“I am always drawn back to places where I have lived, the houses and their neighborhoods.” Breakfast at Tiffany’s
Of the books I read this year, this birthday gift from my son and my daughter-in-law is by far my favorite … and not just because I’m from Brooklyn and it’s a bit of nostalgia and a stellar homage. I’m a Capote fan and a David Attie fan and Brooklyn: A Personal Memoir by Truman Capote With the Lost Photographs of David Attie brings the writer and photographer together in the most delightful way.
“I live in Brooklyn by choice.”
If you’re a Capote fan, you’ll learn about his life in Brooklyn and just why he loved it. There are two photographs of a young Truman that some fans might find worth the price of admission. One is on the book cover (above) the other is included in the video below. The photographic collection in this book was originally commissioned to use as a promo for Capote after the publication of his novella, Breakfast At Tiffany‘s (1958).
Capote captures the essential Brooklyn in his writing, the singular gentility of the time and place, the grittiness of certain quarters, and the ways in which it could be excentric. Attie’s photos – taken in 1959 – document the tenor of a time now alive only in the memory of a generation that is slowly passing.
David Attie’s photographs were never published and thought to be lost. When Attie’s son Eli found them, he merged them together with Capote’s narrative and they were published at last, a visual feast, engaging for Brooklynites, Capote fans, literary history and photography buffs.
Photo credit: Jack Mitchell under CC BY-SA 4.0; signature is public domain.
The short video below gives a brief overview of the book and includes many of David Attie’s photographs. If you are reading this post from an email subscription, you’ll likely have to link through to the site to view the video.
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Poet and writer, I was once columnist and associate editor of a regional employment publication. I currently run this site, The Poet by Day, an information hub for poets and writers. I am the managing editor of The BeZine published by The Bardo Group Beguines (originally The Bardo Group), a virtual arts collective I founded. I am a weekly contributor to Beguine Again, a site showcasing spiritual writers. My work is featured in a variety of publications and on sites, including: Levure littéraure, Ramingo’s Porch, Vita Brevis Literature,Compass Rose, Connotation Press, The Bar None Group, Salamander Cove, Second Light, I Am Not a Silent Poet, Meta / Phor(e) /Play, and California Woman. My poetry was recently read by Northern California actor Richard Lingua for Poetry Woodshed, Belfast Community Radio. I was featured in a lengthy interview on the Creative Nexus Radio Show where I was dubbed “Poetry Champion.”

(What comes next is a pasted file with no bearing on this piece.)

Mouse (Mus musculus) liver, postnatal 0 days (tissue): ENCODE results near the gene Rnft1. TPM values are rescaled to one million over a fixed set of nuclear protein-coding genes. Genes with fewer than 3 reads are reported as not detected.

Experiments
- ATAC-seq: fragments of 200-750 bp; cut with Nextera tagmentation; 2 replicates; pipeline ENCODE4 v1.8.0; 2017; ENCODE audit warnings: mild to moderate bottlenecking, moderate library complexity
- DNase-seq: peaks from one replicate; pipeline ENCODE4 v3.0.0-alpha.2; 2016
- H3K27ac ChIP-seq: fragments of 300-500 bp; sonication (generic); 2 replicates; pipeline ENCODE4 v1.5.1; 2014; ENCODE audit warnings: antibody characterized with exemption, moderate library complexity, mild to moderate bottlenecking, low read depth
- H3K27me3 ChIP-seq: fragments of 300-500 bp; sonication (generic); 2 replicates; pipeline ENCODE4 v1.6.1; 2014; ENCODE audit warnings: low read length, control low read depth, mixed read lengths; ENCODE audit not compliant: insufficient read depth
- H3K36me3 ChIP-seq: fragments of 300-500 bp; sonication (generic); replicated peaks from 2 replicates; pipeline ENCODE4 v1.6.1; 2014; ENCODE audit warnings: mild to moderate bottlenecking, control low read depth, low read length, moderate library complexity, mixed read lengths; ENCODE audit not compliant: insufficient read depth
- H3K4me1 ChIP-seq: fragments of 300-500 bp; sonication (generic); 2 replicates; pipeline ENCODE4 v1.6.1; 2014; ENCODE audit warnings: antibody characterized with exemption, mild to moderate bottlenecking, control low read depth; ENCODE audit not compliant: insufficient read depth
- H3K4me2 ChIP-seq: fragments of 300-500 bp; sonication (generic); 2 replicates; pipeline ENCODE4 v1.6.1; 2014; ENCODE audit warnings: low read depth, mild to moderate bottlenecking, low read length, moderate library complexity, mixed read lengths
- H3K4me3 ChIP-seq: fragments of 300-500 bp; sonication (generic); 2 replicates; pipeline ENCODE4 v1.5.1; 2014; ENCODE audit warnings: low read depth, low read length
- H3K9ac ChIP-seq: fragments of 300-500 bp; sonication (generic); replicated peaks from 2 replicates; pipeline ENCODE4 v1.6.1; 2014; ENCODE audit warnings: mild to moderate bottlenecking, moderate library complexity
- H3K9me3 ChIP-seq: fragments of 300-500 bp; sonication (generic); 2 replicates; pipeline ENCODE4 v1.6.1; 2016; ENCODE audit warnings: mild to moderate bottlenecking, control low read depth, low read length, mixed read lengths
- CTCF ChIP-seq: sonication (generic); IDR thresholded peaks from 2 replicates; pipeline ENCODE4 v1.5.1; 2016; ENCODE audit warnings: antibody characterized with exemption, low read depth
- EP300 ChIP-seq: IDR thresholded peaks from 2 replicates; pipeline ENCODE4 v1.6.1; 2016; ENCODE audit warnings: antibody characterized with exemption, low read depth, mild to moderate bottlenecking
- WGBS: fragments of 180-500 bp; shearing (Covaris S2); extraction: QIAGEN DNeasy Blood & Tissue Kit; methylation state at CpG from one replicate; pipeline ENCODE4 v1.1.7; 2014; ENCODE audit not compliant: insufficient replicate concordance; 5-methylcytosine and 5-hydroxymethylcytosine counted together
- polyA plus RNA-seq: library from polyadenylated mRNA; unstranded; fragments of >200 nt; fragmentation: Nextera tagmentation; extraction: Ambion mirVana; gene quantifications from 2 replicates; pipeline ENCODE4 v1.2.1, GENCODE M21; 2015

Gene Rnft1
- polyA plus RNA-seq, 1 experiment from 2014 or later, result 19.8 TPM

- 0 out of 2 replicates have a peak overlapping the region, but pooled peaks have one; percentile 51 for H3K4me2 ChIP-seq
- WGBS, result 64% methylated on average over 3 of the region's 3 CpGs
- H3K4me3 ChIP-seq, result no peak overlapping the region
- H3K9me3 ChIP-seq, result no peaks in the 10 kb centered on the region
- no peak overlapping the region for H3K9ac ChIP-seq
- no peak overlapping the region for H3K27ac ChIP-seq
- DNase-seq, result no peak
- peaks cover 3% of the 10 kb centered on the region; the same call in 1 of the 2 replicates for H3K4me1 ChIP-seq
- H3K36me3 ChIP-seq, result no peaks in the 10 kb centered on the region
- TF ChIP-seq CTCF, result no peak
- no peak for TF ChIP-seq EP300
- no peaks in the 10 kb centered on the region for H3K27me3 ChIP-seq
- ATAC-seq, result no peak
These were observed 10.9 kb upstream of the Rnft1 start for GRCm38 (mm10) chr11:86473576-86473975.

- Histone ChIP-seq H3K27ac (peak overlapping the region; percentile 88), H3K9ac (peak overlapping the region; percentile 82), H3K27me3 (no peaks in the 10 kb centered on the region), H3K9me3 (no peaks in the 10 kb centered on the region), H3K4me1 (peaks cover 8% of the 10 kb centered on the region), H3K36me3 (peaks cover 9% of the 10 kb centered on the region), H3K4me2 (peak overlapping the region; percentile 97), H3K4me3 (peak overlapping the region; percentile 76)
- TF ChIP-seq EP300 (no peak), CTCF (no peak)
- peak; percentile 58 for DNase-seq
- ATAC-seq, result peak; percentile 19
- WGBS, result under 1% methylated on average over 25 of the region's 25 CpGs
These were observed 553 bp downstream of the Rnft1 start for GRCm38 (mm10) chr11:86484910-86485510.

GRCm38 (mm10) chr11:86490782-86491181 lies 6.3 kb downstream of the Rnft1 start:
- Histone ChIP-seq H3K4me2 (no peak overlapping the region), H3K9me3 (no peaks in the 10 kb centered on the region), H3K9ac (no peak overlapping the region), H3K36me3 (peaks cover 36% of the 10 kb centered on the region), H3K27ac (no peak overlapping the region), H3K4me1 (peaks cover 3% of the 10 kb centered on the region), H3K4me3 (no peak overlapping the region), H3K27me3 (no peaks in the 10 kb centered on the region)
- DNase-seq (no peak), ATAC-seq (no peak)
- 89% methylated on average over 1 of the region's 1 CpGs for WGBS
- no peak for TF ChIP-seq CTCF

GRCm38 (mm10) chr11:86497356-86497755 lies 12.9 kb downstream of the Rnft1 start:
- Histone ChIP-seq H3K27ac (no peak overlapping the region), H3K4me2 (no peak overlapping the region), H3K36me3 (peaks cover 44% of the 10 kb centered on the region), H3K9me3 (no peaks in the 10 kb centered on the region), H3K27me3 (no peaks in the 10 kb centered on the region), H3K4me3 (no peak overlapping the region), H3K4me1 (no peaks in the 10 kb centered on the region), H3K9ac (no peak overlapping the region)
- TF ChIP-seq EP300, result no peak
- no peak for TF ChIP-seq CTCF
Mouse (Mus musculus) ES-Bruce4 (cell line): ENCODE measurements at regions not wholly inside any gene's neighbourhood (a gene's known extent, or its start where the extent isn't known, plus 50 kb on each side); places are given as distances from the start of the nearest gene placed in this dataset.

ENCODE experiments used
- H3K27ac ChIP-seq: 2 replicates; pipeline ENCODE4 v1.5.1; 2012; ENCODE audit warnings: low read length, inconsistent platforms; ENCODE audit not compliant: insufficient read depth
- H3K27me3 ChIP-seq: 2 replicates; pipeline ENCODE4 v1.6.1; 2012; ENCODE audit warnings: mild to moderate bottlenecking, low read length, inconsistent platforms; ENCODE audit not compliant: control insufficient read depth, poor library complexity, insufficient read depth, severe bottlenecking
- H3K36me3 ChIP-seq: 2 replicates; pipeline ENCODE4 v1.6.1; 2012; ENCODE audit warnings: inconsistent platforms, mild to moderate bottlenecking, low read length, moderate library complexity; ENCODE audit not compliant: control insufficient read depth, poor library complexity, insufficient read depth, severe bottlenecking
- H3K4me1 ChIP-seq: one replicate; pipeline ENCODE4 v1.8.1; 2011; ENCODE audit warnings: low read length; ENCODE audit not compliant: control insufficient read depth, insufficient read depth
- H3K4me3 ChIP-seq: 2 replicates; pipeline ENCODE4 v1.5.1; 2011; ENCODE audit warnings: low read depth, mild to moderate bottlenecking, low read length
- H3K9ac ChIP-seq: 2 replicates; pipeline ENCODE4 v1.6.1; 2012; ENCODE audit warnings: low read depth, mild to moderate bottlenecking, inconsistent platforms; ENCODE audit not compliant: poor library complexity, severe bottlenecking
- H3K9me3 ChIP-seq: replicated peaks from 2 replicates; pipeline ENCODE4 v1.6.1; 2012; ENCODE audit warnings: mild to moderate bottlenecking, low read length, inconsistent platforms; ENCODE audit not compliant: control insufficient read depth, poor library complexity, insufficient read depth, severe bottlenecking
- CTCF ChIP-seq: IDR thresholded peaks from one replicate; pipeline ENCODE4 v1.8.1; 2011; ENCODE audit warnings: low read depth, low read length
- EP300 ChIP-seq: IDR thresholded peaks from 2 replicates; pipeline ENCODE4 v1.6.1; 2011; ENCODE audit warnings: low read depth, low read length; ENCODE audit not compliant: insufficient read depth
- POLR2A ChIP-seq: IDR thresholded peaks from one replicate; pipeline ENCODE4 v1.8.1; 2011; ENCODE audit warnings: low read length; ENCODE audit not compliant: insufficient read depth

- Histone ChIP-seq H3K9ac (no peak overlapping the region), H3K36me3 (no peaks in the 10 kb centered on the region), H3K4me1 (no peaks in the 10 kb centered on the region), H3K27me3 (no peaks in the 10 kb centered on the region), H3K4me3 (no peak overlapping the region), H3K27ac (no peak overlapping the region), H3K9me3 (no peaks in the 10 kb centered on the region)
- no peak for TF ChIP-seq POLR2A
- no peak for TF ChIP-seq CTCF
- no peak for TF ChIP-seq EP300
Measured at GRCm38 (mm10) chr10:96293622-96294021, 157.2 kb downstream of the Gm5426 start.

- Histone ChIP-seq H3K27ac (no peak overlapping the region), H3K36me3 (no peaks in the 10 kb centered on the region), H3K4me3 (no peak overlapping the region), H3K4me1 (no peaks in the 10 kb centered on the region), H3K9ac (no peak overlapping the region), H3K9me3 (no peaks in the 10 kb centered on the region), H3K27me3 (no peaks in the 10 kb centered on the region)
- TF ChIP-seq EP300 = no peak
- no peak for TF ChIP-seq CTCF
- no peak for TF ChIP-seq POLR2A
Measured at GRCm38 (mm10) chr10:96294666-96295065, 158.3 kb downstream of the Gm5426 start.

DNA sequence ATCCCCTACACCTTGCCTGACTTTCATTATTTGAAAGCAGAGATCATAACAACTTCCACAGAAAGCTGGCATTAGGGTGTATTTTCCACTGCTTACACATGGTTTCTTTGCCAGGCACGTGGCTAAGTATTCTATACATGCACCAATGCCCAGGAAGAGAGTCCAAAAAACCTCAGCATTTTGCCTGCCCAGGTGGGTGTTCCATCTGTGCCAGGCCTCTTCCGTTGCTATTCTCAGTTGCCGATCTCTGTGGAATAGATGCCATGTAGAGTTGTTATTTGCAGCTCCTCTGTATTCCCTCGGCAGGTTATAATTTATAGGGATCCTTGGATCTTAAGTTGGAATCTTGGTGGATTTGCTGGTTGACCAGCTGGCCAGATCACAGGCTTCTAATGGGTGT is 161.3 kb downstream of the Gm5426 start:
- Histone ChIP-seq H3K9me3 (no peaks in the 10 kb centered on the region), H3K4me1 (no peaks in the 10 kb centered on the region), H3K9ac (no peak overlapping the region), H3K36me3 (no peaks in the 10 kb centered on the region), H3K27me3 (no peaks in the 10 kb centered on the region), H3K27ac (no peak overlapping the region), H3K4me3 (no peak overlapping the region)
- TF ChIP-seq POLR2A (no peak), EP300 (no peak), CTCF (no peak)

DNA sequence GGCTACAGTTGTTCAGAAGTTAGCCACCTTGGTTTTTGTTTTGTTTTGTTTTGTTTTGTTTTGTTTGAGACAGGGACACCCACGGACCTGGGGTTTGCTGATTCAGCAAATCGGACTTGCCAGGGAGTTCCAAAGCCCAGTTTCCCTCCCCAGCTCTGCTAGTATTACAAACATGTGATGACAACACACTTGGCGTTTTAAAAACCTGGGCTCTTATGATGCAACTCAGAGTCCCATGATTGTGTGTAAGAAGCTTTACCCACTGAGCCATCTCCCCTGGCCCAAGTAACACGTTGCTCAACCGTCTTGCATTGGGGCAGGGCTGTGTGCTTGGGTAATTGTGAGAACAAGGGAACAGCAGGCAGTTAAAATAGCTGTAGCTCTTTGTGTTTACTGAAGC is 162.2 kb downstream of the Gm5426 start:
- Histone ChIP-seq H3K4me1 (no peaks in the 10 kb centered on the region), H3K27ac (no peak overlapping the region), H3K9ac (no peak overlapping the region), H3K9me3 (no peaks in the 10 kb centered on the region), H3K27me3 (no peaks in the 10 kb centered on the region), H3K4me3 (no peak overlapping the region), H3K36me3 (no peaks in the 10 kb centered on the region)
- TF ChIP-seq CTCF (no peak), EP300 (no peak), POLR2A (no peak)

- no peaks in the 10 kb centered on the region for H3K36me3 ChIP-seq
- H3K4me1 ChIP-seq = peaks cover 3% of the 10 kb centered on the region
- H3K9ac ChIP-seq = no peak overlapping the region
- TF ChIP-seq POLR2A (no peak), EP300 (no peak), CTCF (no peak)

The BeZine: Waging the Peace, An Interfaith Exploration featuring Fr. Daniel Sormani, Rev. Benjamin Meyers, and the Venerable Bhikkhu Bodhi among others
“What if our religion was each other. If our practice was our life. If prayer, our words. What if the temple was the Earth. If forests were our church. If holy water–the rivers, lakes, and ocean. What if meditation was our relationships. If the teacher was life. If wisdom was self-knowledge. If love was the center of our being.” Ganga White, teacher and exponent of Yoga and founder of White Lotus, a Yoga center and retreat house in Santa Barbara, CA
“Every pair of eyes facing you has probably experienced something you could not endure.” Lucille Clifton
I thought I’d already commented on this 🙂 Nice Jamie. Interesting man and so talented. I’d loved to have spent some time with him, How unlikely. Going home is a nice sentiment 🙂 The video worked very well from email. Thank you.
Nostalgia does strike a sensitive soul. With a deep sense of belonging..”I can understand the feeling of being drawn back to places where one has lived, specially to the houses and the neighborhood’ For me remembering the home town is different for I was born in a dominion, in the capital of a captured state, and two years later had to leave the place for ever..the other choice was the loss of freedom and human rights…when one thinks back of native land there is a void and a dichotomy of identities…nothing ever really is one’s own’ , a time comes to make you move away to a new place…where new memories start covering the old..but this is a striking memoir of a true’belonging’ and beautifully presented…
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